The Concept of Jahiliyyah
The term jahiliyyah has had different translations throughout history. For instance, it has been utilized to refer to the age of ignorance within the framework of the Islamic religion. In reference to the classical Islam, the term has been used to refer to the pre-Islamic situation in Arabia characterized by acting contrary to the teachings of God. Qutb expounds on jahiliyyah but does not describe it as a period but rather as a condition (Cheema, 2006). He refers Jahiliyyah as a condition that exists when an Islamic society adapts a foreign culture that tends to undermine the word of God. In reference to the contemporary Islamic societies, they are in state of jahiliyyah. The people in these societies tend to conduct their activities according to their wills and desires rather than the will of God. In this case, the aspect of God’s will refers to the guidelines specified by the teachings of the word of God, or the Quran.
The Quran specifies the laws to follow; Sharia laws. A society that does not follow these laws is termed as jahili. The western countries, which are perceived to follow human-made laws, have been used traditionally as the reference point to identify whether a society is jahili. According to Qutb, the western society, by carrying out their affairs without following the teachings specified in the Word of God, is undermining the spiritual affairs of the law. They, therefore, tend to undermine the importance of God in making laws as they place their beliefs in rationality and Science; thus ignoring the Word of God (Khan, 2013). By embracing the western culture, the Islamic society will become jahili. Jahiliyyah also includes aspects such as Darwinism, capitalism, racism, nationalism among other practices in the society that are condemned in the Word of God.
Overall, it is important to observe that the concept of jahiliyyah is suggestive of a situation where a society deviates from religion and adopts ways that lead them astray from God. The concept focuses especially on formulation of laws that do not incorporate the teachings of God or leading the society astray from the path of religion.
Response to postings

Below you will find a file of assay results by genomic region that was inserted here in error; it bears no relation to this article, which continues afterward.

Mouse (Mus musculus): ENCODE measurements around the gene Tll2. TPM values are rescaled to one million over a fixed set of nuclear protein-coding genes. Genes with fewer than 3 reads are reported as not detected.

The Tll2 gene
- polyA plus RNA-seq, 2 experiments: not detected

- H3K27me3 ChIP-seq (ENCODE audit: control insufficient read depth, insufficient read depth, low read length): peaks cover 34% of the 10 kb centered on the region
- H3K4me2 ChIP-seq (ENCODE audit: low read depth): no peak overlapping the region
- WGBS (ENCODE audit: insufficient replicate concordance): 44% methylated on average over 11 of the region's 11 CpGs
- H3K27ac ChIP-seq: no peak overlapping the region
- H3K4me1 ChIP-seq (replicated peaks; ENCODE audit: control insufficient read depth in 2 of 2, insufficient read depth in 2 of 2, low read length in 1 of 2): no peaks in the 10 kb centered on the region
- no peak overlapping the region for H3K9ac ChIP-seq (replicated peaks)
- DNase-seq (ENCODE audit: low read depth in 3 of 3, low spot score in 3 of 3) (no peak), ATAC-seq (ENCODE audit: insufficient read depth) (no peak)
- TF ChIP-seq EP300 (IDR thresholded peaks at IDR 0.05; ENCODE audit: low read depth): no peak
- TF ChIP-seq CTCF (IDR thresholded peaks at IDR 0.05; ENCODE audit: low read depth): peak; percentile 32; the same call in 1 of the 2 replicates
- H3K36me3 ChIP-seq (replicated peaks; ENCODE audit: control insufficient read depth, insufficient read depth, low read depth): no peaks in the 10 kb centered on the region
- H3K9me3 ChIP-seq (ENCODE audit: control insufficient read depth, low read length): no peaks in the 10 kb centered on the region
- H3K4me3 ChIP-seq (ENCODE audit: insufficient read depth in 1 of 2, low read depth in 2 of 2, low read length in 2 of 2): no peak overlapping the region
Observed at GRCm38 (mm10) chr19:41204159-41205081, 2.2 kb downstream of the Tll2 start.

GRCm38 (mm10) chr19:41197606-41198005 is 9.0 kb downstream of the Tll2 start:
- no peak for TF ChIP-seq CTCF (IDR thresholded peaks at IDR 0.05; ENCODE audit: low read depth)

Response to the first post
I agree with the factors that you have highlighted relating to the execution and aftermath of Operation Ajax and how it led to Islamic revolution in Iran. The connection between the various factors that led to the situation was an important aspect to explain while answering this question. The 1953 Iranian coup that ousted the government that was in place at the time triggered the revolution of Islamic revolution in Iran. The series of events intending to change the government system from adopting Western culture that took place after this coup contributed to the current state of Iran. However, it could have been better if you incorporated the aspect of the dispute of Anglo-Iranian Oil Company in the introductory paragraph. This event was significant in Operation Ajax and thus appears misplaced when you address it at the last part of your work.
Response to the second post
Society of Muslim Brothers and Hasan al-Banna were important in shaping the Islam religion. I agree with the aspects that you have addressed relating to how they were formed, succeeded and the downfall of the Society that consequently led to transitioning to fundamentalism. The way that you have addressed the series of events that took place since their formation to their downfall was effective in highlighting factors that were important for their success. Formation of the Society in 1928 with the intention of ensuring that it followed the specified guidelines by the Word of God was an important aspect to focus on and the right way to introduce your work. However, it could have been effective if you expounded on the operations of the Society in World War II in Egypt. It does not connect effectively with the argument of your work.
Cheema, S. A. (2006). SayyidQutb’s Concept of Jahiliyya as Metaphor for Modern Society. Islam and Muslim Societies, 2(2).
Khan, A. (2013). Human Ignorance (Jahiliyyah): Past & Present. Dialogue (Pakistan), 8(4).